This Machine Tool Light Tower Has Digital Capability
Data-driven manufacturing depends on shops being able to collect the data they need to make good decisions about manufacturing processes.
Data-driven manufacturing depends on shops being able to collect the data they need to make good decisions about manufacturing processes. Right now, a lot of attention is devoted to collecting this data from connected devices via a computer network, usually one that uses internet technology to make accessibility to the data almost unlimited. When data is turned into actionable information, people (as well as machines) can respond to situations before workflow is disrupted, a process creates scrap or a danger arises. This is a cornerstone of concepts such as Industry 4.0 and the Industrial Internet of Things (IIoT).
However, critical information about machines on the shop floor can be collected and conveyed by other means that may be simpler, faster and often more effective for achieving certain results. This is the idea behind the Smart Attend “smart light tower.” This device not only provides the expected color-coded light display, but also provides audible indicators such as buzzers, chimes and voice messages. More important, the light tower is also wired to a companion Smart Device that communicates production data wirelessly to a machine-monitoring application running on a cloud-based server. This application enables authorized shop personnel to open a dashboard on a smartphone, tablet or networked PC.
Two principles about Industry 4.0/IIoT implementation are at work here. One is the importance of keeping things simple. The other is the importance of keeping things clear. A light tower with digital functionality supports both principles. Let’s look at simplicity first. The Smart Attend is wired to a machine’s existing 24-volt electrical lines on the I/O board and uses the sensors already on the machine. Because hookup is designed to be simple, the system can be installed on critical accessories or auxiliary equipment in addition to CNC machines. For example, a light tower on a shop’s central air compressor can detect if line pressure drops too low and issue the appropriate alert. Legacy machines or older equipment without electronic control systems can also be equipped with a light tower and communication box.
Installation requires no software interface or communication protocol to link to the Smart Device’s network portal, which feeds the shop’s unique account that is set up on the server. When logged onto this account, users can configure settings that identify what data should be collected and analyzed. By design, this data is limited to basic information about run time, setup, downtime, and other alarm states or conditions that the user selects. The graphs, pie charts and reports generated by the application are designed for at-a-glance interpretation, thereby avoiding the data-overload syndrome that sometimes traps shops with machine-monitoring systems interfaced to CNC units. Keeping production reporting simple and clear helps make responses more timely and straightforward. A memory card in the communication box serves as a backup to record data if the network connection is disrupted.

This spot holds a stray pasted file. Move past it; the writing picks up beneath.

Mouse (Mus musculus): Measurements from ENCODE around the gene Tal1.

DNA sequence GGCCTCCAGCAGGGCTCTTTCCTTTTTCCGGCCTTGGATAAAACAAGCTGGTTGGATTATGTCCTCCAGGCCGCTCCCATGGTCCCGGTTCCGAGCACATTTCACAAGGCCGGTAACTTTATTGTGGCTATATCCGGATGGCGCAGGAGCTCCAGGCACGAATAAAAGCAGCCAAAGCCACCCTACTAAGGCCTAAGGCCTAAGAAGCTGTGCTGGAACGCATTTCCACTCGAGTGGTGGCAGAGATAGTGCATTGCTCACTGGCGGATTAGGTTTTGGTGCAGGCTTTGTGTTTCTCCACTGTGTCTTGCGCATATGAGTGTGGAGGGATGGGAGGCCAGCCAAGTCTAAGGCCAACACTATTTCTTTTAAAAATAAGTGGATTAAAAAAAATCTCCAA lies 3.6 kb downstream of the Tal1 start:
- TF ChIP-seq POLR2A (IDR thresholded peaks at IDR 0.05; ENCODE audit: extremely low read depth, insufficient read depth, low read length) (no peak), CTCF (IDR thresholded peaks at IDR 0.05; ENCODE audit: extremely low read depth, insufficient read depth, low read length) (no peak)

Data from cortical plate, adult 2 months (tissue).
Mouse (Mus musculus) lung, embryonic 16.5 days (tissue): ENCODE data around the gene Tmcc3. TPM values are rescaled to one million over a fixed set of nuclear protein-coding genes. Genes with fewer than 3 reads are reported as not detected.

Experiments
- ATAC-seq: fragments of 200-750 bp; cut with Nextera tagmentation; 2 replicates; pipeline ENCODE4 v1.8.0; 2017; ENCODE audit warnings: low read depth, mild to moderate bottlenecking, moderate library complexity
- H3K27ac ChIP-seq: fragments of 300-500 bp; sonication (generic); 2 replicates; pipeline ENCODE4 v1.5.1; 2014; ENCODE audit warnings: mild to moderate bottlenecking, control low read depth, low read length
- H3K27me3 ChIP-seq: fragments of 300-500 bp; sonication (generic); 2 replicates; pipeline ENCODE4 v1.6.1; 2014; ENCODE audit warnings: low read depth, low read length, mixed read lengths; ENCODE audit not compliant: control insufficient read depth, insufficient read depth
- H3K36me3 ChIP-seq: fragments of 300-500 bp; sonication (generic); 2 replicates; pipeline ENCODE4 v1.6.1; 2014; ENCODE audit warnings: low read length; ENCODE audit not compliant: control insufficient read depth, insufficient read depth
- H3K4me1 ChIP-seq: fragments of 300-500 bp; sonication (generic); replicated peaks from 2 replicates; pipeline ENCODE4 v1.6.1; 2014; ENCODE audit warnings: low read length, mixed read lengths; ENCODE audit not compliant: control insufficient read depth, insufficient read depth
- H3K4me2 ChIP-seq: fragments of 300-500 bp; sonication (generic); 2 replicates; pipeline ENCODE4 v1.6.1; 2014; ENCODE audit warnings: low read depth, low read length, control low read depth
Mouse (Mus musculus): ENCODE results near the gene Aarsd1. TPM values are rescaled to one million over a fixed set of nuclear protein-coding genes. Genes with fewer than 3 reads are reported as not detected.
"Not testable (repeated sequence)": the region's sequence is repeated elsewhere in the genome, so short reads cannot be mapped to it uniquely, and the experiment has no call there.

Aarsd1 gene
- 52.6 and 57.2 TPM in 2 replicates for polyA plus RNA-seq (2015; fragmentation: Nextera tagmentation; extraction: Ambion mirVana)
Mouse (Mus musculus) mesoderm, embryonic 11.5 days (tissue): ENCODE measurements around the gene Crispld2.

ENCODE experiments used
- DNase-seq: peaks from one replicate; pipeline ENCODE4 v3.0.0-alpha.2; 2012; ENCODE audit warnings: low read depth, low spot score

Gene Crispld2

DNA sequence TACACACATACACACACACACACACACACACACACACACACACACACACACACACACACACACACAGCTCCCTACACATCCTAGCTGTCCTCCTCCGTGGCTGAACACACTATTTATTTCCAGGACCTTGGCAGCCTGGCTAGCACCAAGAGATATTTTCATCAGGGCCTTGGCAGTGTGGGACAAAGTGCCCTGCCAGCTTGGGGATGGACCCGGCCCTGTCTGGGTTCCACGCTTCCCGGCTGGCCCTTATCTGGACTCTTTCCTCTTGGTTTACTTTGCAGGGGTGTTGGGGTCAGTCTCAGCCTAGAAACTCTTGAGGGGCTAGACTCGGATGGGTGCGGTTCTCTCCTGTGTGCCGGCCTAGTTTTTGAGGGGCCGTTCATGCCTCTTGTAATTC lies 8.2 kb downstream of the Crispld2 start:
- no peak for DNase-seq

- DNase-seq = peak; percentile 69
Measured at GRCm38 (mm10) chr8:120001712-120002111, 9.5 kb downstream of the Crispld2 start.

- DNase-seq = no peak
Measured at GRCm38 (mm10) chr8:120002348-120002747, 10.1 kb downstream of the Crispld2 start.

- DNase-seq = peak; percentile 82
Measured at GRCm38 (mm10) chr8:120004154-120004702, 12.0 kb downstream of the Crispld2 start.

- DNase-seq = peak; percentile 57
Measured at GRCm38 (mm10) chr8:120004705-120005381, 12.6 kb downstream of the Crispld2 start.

Digital functionality is likewise the key to clarity of live, shopfloor messaging. Visually, the array of light-emitting diodes in the light tower can be configured for a variety of solid colors, as well as flash or strobe effects to indicate machine status and alarm conditions. Visually scanning a production area to see the status of each machine can be a simple but powerful tool for communication. Adding an audible function to a light tower can also direct attention to a machine and help summon the right resources to prevent or reduce downtime. The integrated sound diffuser on the light tower can be configured to emit tones, buzzers and/or WAV files of prerecorded voice messages, chimes or melodies. The intent is to make this messaging unmistakable on the shop floor. Notifications can be set to escalate, that is, be configured so an alarm triggers a sequence that moves from lights to buzzers to emails and mobile messages that go up a chain of command until a response is forthcoming. The timing for each step can be set as desired.
Although a light tower may seem “old school,” a smart version with digital capability represents a practical approach to data-driven manufacturing—the new school of thought for managing the shop or plant.
MTConnect agents and their corresponding device adapters are simply small computer programs that work together so that MTConnect can make shop equipment and networks more readily connectible. In a nutshell, adapters enable existing shopfloor devices “to speak MTConnect,” and agents enable MTConnect messages and data files to be transmitted across a network to MTConnect-compatible applications.
This shop’s successful entry into machine monitoring reveals important points about what to do and what to expect.
While OPC UA and MTConnect are both http-based protocols, there are differences between them, and each is best used in differing scenarios.